I first read Grace Notes in October of 1997, soon after it was short-listed for, but didn’t win, the Booker Prize. I bought it on an extended trip to England after my two years in Hawaii and before I settled back down in Minneapolis. I am a little surprised I bought this hardcover book given that I tend not to buy HCs (especially when the author isn’t known to me) and I was on an extremely limited budget at the time and can’t believe I spent £15 on a book. That could have paid for a lot of scones with clotted cream.
When I decided to put it in my TBR Double Dare pile I had no recollection of what the story was about. I remember kind of liking it at the time and knew it had a musical theme running through it. I think what tipped me into a re-read was that, because of its cover and its association with that trip to England, the book has survived many a serious book cull. (Bought it in London, took it back to Minneapolis, moved it to Ithaca, moved it to DC, and then moved it to three different places in DC.) It seems to me that a book that has survived all of that deserves to be remembered.
Before I sat down to write this review I looked at my “books read” log to see when I first read it and I noticed that I had given it a 6 out 10 (which means “Almost liked it” on my scale). This time I give it a solid 8 which equates to “Almost loved it”. I am not sure what I thought fifteen years ago when I first read it, but this time I was interested in the personal story, loved the way MacLaverty threaded the musical bits throughout the novel, and found myself laughing out loud in a few places.
Catherine McKenna is an Irish woman living in Glasgow and estranged from her parents who still live back in Northern Ireland. The novel starts with the death of Catherine’s father and then winds its way back through her life and how she got to be the promising young composer that she has become and how she got her daughter Anna and kept that fact from her parents until after her father’s death. One of the things I found fascinating about the story is Anna’s relationship with her Catholic faith and her Catholic parents. I left the Catholic church round about 1987. Even my life-long Catholic parents, fed up with hypocrisy in the pulpit and the pews, left the church sometime in the 1990s.
The thing about my family’s Catholicism was that it wasn’t dogmatic and it tended not to be judgemental. We were extremely active in our local parish. My dad spent so much time at church we used to joke that he would be saying Mass soon. And I was in the church youth group for four years, was the youth representative on the Parish Council, and was in the choir for seven years before going off to college. But despite all of that we weren’t the kind of Catholics who felt that other denominations were going to hell or that unwed mothers should be cast out, or any of the other hallmarks of the closed minded, mean-spirited, spiteful, superstitious, and unfortunately far too large wing of the church that has no problem covering up child rape yet thinks that gay marriage is going to bring about the end of the world. Anyhoo, since I am so far removed from that world these days, Catherine’s dogmatic and unforgiving parents seem quite anachronistic to me even for 1997. But I am probably kidding myself and that that kind of old school Catholic is probably just as prevalent as ever given the long tenure of the uber-conservative John Paul II and his once a Nazi factotum now known as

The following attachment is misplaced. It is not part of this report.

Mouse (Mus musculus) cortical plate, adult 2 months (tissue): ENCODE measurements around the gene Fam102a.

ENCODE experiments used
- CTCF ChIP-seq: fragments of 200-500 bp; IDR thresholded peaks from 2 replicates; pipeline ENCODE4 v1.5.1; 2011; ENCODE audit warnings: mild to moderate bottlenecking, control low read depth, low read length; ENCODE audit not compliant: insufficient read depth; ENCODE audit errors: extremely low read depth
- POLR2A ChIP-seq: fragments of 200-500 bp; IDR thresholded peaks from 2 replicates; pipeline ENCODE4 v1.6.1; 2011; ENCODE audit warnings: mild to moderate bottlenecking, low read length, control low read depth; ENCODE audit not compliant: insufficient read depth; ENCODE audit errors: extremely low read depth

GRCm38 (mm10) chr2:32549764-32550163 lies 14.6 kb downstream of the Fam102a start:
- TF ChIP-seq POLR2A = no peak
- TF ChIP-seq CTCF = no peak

Uncle Fester Pope Benedict. And lest I have offended any Catholics out there, if you are reading this blog you are unlikely to be the kind I rail against, and the Popes, having firmly put themselves in the political fray on countless issues deserve to be critiqued like any other political figure.
By the end of the book Catherine finds herself in a positive place and one can see how things might work out for her–even though many things are left unresolved.
The Musical Bits
I have come across very few good novels that include themes about classical music. Norman Labrecht does it well and Robert Ford’s The Student Conductor is a delight. Some Willa Cather does it but it seems a little more tangential or further in the background in her work. MacLaverty writes about music in a way that never really feels forced or name droppy. One really feels like composer Catherine is who she is. Not that I would know, but she seems to think like a composer and music is woven into all the threads of her life. One of the most amazing achievements is that MacLaverty describes Catherine’s compositions so well that I could hear them in my head, and really wanted to hear them for real. If only they weren’t fictional.
The Funny Bits
This novel is no comedy but it has more than a few witty obervations that made me chuckle and in one or two cases really laugh out loud.
Liz: “I must be getting old.”
Liz: “I saw an outfit today in the cancer shop window I liked.”
Out of context this may not seem quite so humorous, but against the backdrop of Catherine’s depressed, frustrated life it certainly made me chuckle.
I can’t imagine too many of you are going to come across this one in your reading. But if you like books with musical themes or are doing one of those crazy “must read all Booker shortlisted books” challenges this is definitely worth pursuing.